The Chocolate Lovers Festival is a two day chocolate celebration. Chocolate vendors sell their products to taste and purchase. There is also a chocolate arts extravaganza where the medium of choice is, of course, chocolate. Don’t miss the Kiwannis Pancake Breakfast with chocolate chip pancakes, historic re-enactments, children’s activities, craft show and the open house at the local historic by buildings. The event is held in Downtown Historic Fairfax. Visit Colonial Williamsburg for the Annual Colonial Williamsburg Antiques Forum. You will find furniture, silver, ceramics, textiles, paintings and maps that were made or used in the early South.

Condos in Virginia

Virginia has a booming economy thanks in part to being home to the worlds largest naval base. The Federal Government is a major employer in the state of Virginia giving it a stable economy that weather the ups and downs or recessions better then many other states. Virginia is home to the Central Intelligence Agency, the Department of Defense, and the National Science Foundation. The technology industry is the second largest employer and they rely on Virginias many colleges and universities to supply their well educated workforce. If you are looking to relocate to Virginia there re many options available to you in terms of Virginia condos.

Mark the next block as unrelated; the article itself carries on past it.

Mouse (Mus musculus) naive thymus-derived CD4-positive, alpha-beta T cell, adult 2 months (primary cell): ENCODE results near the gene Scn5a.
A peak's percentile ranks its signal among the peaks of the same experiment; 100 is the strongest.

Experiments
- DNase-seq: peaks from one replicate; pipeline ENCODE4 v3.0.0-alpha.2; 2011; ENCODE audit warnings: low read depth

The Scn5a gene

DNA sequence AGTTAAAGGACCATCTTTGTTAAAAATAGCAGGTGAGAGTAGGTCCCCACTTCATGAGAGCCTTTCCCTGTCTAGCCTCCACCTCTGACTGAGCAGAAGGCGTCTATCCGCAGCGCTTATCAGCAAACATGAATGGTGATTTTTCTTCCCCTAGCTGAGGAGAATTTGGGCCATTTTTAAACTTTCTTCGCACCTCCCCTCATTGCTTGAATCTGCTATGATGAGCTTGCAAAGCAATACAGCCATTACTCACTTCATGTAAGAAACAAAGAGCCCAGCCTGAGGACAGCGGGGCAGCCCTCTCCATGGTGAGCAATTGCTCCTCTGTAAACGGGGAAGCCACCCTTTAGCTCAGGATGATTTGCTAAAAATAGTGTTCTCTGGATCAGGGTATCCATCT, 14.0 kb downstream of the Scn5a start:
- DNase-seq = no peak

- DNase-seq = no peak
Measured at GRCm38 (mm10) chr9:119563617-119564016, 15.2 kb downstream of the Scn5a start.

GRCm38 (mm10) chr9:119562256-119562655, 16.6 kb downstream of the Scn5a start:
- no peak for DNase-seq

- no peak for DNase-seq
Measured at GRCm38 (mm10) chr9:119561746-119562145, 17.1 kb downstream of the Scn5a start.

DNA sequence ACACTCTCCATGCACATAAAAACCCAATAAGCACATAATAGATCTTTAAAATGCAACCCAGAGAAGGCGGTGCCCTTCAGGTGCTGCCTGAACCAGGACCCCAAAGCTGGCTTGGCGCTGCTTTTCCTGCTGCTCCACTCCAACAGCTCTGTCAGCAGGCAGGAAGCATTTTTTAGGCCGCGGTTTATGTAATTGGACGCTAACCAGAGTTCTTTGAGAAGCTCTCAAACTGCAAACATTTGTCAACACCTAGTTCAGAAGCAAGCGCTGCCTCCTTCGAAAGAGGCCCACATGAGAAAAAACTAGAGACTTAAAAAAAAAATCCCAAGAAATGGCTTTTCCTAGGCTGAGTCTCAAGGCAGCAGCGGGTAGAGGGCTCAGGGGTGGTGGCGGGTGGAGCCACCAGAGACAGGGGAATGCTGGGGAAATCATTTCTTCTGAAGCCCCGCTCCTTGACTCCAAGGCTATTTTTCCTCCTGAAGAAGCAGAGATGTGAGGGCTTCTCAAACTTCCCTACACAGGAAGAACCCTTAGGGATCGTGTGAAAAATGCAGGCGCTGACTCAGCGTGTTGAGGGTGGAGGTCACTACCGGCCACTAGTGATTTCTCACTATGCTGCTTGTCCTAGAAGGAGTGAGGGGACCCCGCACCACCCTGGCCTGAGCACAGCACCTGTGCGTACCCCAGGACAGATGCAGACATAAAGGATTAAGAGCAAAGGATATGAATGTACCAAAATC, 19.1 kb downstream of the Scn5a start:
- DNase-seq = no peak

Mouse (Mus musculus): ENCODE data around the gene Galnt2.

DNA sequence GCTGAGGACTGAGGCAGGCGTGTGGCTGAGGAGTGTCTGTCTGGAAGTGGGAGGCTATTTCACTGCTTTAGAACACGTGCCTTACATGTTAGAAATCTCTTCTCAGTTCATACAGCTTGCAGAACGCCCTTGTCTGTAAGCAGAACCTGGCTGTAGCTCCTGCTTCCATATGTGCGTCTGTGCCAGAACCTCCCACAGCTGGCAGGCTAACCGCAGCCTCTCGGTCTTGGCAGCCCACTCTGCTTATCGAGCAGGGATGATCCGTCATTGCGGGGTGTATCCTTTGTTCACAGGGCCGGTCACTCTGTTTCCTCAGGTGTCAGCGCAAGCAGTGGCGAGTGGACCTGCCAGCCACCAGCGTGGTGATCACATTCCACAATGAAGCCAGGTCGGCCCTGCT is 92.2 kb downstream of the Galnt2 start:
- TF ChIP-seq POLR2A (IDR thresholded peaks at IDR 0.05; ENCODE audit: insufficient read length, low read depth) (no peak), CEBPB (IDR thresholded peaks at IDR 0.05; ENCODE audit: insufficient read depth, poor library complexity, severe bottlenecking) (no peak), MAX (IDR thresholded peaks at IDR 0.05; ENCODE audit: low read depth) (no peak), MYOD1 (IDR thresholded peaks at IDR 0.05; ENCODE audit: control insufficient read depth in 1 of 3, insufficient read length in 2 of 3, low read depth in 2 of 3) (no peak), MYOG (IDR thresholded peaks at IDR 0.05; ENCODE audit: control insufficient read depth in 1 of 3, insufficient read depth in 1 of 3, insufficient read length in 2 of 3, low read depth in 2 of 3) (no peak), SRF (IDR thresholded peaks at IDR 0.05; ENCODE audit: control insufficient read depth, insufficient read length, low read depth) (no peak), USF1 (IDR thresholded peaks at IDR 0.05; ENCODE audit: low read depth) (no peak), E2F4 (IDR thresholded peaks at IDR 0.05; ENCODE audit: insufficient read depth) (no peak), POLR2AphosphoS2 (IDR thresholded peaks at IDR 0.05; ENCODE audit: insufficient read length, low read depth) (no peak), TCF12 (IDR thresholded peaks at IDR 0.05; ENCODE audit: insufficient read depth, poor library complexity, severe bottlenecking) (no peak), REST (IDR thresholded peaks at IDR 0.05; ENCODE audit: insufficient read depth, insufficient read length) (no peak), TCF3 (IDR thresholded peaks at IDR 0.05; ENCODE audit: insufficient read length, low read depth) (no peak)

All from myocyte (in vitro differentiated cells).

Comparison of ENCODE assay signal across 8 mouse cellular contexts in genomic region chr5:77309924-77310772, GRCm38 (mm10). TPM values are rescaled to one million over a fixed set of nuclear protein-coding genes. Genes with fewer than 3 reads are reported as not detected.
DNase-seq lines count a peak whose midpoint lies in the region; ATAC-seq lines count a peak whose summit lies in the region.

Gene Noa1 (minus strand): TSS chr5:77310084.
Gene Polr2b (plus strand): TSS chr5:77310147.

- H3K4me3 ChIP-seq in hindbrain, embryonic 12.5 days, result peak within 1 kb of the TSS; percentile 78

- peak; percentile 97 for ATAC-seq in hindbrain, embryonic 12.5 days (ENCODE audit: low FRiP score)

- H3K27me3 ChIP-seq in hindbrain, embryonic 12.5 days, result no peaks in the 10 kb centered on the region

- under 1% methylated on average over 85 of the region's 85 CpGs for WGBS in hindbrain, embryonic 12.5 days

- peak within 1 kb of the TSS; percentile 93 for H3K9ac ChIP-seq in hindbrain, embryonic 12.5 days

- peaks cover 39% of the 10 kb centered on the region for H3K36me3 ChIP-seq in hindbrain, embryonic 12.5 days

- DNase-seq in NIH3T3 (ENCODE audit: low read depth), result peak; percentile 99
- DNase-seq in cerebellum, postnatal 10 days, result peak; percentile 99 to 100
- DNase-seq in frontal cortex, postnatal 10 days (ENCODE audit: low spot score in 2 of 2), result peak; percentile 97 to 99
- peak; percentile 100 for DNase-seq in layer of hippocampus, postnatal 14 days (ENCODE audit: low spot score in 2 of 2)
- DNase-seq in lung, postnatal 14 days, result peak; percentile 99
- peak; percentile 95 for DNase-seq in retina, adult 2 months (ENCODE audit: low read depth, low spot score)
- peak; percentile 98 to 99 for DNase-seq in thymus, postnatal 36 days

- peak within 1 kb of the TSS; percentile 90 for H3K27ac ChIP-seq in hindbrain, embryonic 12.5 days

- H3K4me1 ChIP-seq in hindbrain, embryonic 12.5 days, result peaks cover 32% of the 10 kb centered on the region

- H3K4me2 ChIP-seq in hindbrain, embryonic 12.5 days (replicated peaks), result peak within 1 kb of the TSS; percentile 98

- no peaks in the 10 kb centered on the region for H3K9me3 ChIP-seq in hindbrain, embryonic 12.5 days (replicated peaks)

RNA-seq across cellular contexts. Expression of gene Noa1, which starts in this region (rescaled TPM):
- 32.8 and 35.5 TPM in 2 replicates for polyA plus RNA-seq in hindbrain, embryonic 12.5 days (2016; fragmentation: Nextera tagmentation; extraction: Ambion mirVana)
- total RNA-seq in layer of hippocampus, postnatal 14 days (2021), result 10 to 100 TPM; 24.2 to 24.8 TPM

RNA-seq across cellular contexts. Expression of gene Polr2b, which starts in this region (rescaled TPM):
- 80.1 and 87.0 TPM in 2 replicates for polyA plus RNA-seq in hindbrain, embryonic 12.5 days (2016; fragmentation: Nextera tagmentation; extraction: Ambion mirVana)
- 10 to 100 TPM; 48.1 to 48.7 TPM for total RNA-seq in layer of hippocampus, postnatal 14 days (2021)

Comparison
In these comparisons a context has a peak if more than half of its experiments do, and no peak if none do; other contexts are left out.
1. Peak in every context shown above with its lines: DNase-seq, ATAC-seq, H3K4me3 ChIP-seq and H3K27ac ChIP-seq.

History buffs love Virginia’s Historic Triangle, composed of Jamestown, Yorktown and Colonial Williamsburg. Travelers come from all over the country to visit the birthplace of America. Virginia was the site of the first European colony in the United States and its historic sites are a big draw to tourists. This influx of tourists make Virginia condos a great investment opportunity.